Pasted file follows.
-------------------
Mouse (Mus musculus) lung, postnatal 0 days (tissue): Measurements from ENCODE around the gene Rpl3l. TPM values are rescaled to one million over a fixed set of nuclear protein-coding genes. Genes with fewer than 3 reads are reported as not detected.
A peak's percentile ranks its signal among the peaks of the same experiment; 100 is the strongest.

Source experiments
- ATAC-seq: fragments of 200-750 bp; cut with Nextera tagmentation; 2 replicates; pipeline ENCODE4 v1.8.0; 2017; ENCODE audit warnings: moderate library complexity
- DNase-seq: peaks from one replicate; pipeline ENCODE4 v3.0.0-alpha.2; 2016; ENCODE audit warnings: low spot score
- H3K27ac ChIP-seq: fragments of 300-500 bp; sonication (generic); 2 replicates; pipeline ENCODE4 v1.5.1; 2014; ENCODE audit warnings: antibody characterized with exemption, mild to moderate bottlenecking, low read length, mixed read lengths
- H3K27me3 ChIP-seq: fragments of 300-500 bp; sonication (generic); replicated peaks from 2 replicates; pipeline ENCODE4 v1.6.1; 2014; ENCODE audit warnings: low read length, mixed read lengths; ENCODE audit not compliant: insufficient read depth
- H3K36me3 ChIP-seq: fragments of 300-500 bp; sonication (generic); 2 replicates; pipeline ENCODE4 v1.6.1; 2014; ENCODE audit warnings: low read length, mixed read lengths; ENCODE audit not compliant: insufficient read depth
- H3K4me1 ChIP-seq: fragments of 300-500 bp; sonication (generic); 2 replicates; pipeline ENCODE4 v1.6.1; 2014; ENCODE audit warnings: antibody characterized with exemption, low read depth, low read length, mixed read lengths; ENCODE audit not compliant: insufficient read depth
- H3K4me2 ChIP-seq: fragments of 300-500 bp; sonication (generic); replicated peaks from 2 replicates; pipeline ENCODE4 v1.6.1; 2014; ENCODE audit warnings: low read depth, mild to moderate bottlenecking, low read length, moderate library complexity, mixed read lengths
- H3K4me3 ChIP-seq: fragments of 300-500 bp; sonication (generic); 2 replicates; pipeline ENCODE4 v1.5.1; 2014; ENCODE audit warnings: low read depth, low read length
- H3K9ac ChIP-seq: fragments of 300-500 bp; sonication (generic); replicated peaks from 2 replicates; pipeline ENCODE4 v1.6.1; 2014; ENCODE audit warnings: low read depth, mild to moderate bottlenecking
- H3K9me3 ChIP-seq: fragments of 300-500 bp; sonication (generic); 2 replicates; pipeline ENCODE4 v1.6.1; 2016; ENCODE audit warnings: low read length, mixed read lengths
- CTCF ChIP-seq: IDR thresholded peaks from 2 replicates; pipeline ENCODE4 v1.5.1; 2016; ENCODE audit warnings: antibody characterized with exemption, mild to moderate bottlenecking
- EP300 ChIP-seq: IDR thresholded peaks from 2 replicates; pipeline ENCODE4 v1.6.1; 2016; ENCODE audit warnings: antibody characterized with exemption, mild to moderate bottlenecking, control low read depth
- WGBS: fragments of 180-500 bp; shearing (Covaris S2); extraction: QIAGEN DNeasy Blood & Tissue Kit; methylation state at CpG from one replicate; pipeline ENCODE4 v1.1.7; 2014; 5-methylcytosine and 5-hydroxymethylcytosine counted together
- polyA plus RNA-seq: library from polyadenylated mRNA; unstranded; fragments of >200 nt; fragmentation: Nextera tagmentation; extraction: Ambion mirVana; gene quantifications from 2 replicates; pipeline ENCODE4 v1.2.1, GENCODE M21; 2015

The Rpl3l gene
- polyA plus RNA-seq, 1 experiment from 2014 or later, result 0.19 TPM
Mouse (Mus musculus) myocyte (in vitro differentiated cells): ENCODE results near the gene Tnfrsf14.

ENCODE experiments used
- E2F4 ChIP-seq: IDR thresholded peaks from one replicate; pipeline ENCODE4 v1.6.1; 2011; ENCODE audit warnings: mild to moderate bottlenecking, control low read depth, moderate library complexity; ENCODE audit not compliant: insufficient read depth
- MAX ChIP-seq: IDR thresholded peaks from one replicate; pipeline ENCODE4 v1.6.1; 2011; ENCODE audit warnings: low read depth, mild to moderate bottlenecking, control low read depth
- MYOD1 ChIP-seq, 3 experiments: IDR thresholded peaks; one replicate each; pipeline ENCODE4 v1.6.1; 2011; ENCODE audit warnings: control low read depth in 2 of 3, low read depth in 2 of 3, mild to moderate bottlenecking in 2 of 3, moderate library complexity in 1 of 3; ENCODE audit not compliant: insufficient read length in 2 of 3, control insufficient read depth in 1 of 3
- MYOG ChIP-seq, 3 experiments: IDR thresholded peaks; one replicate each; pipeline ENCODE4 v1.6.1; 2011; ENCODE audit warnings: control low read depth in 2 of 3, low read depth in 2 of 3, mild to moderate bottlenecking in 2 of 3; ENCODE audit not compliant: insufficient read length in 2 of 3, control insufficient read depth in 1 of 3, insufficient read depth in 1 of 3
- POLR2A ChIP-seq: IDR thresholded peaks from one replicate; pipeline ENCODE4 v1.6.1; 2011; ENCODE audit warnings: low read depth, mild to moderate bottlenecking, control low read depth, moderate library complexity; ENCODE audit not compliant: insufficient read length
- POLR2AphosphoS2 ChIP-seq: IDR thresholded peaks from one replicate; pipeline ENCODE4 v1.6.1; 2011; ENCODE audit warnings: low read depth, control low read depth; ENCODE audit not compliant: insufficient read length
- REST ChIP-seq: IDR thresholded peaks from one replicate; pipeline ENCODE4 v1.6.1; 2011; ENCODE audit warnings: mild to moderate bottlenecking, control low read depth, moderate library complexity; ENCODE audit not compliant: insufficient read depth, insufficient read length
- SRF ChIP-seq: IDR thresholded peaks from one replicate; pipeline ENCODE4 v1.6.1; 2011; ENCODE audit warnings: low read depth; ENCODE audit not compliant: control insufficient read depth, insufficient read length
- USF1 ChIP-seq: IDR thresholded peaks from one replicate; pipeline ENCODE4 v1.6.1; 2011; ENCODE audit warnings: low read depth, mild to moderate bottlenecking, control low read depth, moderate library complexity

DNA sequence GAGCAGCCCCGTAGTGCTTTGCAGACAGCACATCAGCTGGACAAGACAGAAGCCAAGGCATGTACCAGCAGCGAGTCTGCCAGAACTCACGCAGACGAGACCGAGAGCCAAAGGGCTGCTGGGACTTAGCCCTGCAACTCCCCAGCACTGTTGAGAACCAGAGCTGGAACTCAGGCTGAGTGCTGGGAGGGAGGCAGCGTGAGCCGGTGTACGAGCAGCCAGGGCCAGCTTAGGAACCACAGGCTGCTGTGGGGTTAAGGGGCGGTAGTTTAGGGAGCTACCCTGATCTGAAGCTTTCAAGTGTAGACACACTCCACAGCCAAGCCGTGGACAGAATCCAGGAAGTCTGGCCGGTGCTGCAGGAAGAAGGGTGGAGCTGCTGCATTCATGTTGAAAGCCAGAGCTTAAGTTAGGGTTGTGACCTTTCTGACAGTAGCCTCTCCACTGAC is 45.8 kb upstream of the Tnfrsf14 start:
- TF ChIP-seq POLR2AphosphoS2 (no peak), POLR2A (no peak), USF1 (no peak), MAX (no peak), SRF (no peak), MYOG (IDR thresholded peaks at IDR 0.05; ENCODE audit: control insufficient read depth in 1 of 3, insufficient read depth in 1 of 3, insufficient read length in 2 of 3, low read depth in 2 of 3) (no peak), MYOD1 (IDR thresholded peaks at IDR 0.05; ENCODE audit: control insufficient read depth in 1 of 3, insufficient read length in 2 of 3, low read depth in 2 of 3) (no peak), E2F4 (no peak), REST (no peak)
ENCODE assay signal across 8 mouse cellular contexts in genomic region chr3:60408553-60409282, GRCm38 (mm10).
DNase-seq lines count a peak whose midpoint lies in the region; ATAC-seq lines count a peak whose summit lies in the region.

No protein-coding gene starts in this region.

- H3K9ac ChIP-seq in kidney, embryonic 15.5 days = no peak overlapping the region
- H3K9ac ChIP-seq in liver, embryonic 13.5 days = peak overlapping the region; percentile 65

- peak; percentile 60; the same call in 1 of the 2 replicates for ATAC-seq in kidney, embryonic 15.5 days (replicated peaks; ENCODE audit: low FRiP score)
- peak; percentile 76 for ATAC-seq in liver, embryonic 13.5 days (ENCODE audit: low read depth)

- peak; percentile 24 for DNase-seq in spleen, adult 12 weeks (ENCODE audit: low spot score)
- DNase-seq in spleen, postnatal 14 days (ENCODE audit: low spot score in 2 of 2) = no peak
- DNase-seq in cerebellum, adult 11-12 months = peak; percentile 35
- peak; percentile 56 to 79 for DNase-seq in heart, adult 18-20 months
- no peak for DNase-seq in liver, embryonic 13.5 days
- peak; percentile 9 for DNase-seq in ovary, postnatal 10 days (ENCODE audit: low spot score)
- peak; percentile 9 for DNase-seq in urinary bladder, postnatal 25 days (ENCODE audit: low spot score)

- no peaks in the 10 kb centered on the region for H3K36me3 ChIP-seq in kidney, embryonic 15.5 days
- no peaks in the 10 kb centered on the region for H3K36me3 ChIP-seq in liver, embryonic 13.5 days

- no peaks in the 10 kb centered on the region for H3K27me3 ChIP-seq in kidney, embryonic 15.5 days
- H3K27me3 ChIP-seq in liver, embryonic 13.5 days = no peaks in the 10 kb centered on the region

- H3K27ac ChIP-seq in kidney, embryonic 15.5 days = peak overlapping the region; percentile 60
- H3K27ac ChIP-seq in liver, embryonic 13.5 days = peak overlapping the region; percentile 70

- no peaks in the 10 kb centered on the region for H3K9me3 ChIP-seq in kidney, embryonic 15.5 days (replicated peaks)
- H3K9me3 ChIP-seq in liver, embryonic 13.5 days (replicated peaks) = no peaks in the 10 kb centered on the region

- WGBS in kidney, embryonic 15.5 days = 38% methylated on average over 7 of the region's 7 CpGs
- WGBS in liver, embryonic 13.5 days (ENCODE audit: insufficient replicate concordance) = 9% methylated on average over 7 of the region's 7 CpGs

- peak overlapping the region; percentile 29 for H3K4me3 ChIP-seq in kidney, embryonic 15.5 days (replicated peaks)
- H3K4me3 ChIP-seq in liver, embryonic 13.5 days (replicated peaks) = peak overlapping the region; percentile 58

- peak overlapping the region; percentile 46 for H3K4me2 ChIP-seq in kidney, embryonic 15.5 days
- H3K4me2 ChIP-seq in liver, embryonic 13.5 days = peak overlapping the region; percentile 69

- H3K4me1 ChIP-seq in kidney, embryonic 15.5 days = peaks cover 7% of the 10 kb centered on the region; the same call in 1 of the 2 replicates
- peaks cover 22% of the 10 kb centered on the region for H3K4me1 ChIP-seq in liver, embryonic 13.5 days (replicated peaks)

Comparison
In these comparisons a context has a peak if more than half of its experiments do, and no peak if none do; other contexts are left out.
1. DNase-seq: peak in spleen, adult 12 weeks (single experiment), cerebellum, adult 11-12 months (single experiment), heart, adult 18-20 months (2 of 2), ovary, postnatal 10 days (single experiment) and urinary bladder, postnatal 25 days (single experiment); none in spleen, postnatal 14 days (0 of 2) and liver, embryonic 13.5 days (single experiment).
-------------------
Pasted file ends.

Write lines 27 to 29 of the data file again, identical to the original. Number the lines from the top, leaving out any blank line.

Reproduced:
- POLR2AphosphoS2 ChIP-seq: IDR thresholded peaks from one replicate; pipeline ENCODE4 v1.6.1; 2011; ENCODE audit warnings: low read depth, control low read depth; ENCODE audit not compliant: insufficient read length
- REST ChIP-seq: IDR thresholded peaks from one replicate; pipeline ENCODE4 v1.6.1; 2011; ENCODE audit warnings: mild to moderate bottlenecking, control low read depth, moderate library complexity; ENCODE audit not compliant: insufficient read depth, insufficient read length
- SRF ChIP-seq: IDR thresholded peaks from one replicate; pipeline ENCODE4 v1.6.1; 2011; ENCODE audit warnings: low read depth; ENCODE audit not compliant: control insufficient read depth, insufficient read length